Throughout his career, Jeremiah Brazeau, Distinguished Engineer at Shopify, has been lucky to have had several great sponsors. “That sponsorship is what’s helped me grow as rapidly as I have in my career,” he says. Now, he tries to sponsor his own team, providing opportunities where he can. “You have to understand where people’s interests are, and look for ways to build a support system around them,” he says.
What’s a Core Partner? Core Partners work closely with Underscore VC to help source investment opportunities and/or advise portfolio companies. In return, Core Partners receive “Core Allocations,” a portion of Underscore’s returns on the company via an interest grant in our Core Fund. That means incentives are aligned for productive relationships—at zero cost to our founders.
These partners are tremendously valuable. In this brief Q&A, Jeremiah shares insights from his many years of technical leadership.
Focus and Iterate
Q: What’s one of the hardest lessons you’ve learned about building technical teams?
A: Early on, I would try to tackle too many issues concurrently. At best, this gets “just ok” results. You either end up like a deer in headlights, overwhelmed without taking action. Or you run around without focus, making a little progress, but not enough to drive momentum.
Don’t turn an entire city into a construction zone.
You have to find ways to take a bold vision and narrow it down to concrete steps, so technical teams can all swim in one direction. It might not be the right one, but you’ll at least make enough tangible progress to determine your next move.
The Value of Sponsors
Q: What has been one of the most important factors in the success of your career?
A: I’ve been lucky to find great sponsors—folks who have taken an active role in looking for opportunities that have allowed me to grow. Through these sponsors, I have had the opportunity to go back to school, was promoted to new leadership roles, and more.
To sponsor others, ask: “What’s something you want to achieve that I can help you with?” That doesn’t necessarily have to be a promotion; it could be anything inside or outside work. Understand where people’s interests are, and look for ways to build a support system around them—whether that’s through bringing in a coach, helping them learn a new skill outside of their core role, or bringing someone to a meeting or discussion to learn and grow.
Stay Agile and Learn as You Go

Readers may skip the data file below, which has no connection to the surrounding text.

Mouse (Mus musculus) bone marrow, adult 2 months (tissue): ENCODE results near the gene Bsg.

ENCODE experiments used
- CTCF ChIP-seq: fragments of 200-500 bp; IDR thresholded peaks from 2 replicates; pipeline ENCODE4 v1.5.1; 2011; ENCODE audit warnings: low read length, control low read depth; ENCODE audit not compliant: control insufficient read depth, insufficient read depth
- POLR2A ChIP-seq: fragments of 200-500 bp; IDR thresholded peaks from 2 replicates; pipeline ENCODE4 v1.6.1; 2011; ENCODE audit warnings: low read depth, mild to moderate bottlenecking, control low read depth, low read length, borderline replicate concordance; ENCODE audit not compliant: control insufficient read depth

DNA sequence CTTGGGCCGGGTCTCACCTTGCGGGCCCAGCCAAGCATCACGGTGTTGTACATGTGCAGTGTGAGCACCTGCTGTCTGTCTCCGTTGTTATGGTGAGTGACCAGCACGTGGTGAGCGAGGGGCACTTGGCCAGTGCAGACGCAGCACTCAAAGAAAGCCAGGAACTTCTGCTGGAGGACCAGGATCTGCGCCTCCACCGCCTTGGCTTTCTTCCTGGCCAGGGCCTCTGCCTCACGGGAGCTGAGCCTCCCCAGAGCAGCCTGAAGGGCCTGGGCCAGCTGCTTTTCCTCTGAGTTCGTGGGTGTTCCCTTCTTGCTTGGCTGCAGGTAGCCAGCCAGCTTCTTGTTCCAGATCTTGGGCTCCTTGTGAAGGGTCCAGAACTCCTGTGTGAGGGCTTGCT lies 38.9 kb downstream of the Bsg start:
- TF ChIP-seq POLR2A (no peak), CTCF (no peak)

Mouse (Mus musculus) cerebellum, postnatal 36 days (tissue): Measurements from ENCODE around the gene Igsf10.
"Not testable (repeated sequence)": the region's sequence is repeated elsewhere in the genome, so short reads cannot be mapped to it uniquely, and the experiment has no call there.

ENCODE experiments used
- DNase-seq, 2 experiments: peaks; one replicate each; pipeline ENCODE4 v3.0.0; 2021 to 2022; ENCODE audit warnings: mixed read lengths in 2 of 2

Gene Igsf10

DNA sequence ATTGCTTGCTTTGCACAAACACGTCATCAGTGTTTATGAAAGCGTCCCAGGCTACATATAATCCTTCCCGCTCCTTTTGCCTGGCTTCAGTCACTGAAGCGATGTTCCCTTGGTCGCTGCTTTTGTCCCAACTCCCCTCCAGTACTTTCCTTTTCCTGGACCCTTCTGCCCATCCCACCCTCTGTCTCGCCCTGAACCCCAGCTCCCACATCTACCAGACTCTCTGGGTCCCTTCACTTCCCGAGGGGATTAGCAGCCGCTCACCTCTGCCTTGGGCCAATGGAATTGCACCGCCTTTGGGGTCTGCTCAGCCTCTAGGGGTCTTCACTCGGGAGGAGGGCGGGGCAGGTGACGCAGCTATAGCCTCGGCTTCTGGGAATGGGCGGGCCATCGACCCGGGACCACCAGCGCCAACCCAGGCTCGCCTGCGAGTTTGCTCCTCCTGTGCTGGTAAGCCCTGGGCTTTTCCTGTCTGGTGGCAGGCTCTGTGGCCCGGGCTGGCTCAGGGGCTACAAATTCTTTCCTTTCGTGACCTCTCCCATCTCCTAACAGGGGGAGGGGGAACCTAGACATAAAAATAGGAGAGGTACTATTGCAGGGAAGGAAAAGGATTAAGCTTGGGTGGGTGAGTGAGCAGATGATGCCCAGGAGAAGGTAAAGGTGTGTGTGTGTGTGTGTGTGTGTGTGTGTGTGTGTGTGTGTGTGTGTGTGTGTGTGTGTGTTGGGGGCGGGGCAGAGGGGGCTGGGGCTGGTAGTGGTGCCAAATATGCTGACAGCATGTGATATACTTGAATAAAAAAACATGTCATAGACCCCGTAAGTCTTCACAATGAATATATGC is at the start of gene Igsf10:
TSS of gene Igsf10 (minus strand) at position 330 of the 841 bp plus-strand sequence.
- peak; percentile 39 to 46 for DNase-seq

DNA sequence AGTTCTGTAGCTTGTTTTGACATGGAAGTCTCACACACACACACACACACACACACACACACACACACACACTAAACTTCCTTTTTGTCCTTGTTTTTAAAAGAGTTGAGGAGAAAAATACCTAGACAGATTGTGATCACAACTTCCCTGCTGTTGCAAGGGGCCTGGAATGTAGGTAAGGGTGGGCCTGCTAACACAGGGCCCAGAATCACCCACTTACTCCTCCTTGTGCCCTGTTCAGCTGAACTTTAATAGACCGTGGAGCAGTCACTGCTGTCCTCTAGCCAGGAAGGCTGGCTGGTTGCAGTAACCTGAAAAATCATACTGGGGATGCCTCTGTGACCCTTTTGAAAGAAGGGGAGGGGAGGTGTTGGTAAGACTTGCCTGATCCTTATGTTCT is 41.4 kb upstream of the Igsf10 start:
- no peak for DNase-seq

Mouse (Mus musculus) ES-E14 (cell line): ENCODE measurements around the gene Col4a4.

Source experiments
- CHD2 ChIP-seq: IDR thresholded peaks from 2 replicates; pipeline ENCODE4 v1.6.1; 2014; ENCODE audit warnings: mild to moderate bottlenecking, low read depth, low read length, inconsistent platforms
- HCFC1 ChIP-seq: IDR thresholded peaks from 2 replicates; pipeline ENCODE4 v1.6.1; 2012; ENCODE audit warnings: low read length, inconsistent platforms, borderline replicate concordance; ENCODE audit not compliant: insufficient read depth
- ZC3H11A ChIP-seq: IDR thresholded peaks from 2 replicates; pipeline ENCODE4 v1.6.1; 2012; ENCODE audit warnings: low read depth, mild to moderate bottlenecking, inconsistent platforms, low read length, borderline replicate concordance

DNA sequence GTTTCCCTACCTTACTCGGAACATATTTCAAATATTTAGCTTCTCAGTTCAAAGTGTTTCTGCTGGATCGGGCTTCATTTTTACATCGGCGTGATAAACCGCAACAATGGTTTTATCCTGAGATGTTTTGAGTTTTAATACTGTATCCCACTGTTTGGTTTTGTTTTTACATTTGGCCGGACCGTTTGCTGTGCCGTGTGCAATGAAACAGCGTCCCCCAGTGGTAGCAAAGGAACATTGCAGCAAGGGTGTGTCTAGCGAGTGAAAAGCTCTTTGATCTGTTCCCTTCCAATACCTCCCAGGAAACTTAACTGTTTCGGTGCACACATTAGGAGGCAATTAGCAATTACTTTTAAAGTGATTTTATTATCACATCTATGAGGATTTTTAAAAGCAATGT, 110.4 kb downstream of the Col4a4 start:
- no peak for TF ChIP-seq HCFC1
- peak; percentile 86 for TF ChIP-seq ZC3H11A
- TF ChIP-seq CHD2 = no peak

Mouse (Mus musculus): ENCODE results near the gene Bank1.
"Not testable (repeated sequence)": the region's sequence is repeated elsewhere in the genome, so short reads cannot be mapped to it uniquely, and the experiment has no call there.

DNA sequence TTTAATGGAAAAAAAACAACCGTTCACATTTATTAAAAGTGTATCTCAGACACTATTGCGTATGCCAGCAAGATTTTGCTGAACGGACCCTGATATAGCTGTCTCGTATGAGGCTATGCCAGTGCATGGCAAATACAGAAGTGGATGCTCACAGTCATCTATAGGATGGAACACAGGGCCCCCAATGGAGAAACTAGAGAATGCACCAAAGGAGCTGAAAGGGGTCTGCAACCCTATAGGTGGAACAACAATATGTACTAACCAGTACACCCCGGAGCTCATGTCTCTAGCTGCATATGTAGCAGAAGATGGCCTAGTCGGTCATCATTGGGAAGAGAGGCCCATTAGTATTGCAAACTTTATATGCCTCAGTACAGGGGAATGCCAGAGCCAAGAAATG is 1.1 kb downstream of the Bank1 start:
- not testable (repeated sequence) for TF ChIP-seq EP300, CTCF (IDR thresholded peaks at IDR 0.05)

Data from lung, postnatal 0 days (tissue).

Q: What’s one thing all startup founders should understand?
A: It’s important to realize that you won’t know everything up front—and you don’t need to. Once you identify the problem you’re solving, have conviction in your mission—but don’t get too hung up on your approach. Instead, continuously seek to learn, and be open to both criticism and advice.
When I worked at Kiva Systems, we wanted to improve the way warehouse employees moved, increasing efficiency and employee comfort while reducing workplace injuries. Our first attempt helped employees move faster, but it placed a greater cognitive burden on them. So how would we reduce this cognitive load? There was no clear way to know. By changing how information was presented? Adjusting the environment around them? We had to remain agile and stay open to new ideas.
A Highlight as a Core Partner
Q: What drew you to Apploi and Hi Marley?
A: Apploi and Hi Marley both target inherently human pain points. They build connective tissue between two parties, reducing friction, anxiety, and fear. For Apploi, that’s during stressful job interviews or while a manager is under pressure to make good hires quickly. For Hi Marley, that’s during the tense moments dealing with an insurance company after a car accident. I’ve always been interested in human connections and touchpoints.
On a personal note, I’m interested in starting my own company at some point down the road, so seeing the challenges that early-stage leaders go through has been very informative.
Interested in our Core Partner program? Learn more about the Underscore Core and our programs here.